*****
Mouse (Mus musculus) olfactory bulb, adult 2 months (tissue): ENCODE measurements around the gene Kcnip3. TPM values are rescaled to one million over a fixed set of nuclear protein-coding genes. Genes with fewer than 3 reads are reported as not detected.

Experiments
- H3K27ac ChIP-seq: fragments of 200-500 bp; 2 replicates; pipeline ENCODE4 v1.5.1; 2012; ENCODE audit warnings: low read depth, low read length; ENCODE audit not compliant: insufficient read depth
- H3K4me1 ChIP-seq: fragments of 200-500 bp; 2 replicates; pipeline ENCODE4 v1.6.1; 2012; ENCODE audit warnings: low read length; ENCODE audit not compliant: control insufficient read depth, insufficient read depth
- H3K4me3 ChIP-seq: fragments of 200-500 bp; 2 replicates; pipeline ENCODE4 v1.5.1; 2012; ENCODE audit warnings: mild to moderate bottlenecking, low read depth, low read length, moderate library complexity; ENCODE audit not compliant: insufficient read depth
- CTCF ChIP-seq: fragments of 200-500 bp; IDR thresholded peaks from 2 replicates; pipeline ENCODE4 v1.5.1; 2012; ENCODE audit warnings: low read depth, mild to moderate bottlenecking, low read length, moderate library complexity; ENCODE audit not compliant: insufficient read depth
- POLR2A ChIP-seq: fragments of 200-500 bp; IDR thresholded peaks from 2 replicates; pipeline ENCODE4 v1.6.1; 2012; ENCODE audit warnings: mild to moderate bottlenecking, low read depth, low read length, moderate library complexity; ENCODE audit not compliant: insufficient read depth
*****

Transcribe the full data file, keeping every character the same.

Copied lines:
Mouse (Mus musculus) olfactory bulb, adult 2 months (tissue): ENCODE measurements around the gene Kcnip3. TPM values are rescaled to one million over a fixed set of nuclear protein-coding genes. Genes with fewer than 3 reads are reported as not detected.

Experiments
- H3K27ac ChIP-seq: fragments of 200-500 bp; 2 replicates; pipeline ENCODE4 v1.5.1; 2012; ENCODE audit warnings: low read depth, low read length; ENCODE audit not compliant: insufficient read depth
- H3K4me1 ChIP-seq: fragments of 200-500 bp; 2 replicates; pipeline ENCODE4 v1.6.1; 2012; ENCODE audit warnings: low read length; ENCODE audit not compliant: control insufficient read depth, insufficient read depth
- H3K4me3 ChIP-seq: fragments of 200-500 bp; 2 replicates; pipeline ENCODE4 v1.5.1; 2012; ENCODE audit warnings: mild to moderate bottlenecking, low read depth, low read length, moderate library complexity; ENCODE audit not compliant: insufficient read depth
- CTCF ChIP-seq: fragments of 200-500 bp; IDR thresholded peaks from 2 replicates; pipeline ENCODE4 v1.5.1; 2012; ENCODE audit warnings: low read depth, mild to moderate bottlenecking, low read length, moderate library complexity; ENCODE audit not compliant: insufficient read depth
- POLR2A ChIP-seq: fragments of 200-500 bp; IDR thresholded peaks from 2 replicates; pipeline ENCODE4 v1.6.1; 2012; ENCODE audit warnings: mild to moderate bottlenecking, low read depth, low read length, moderate library complexity; ENCODE audit not compliant: insufficient read depth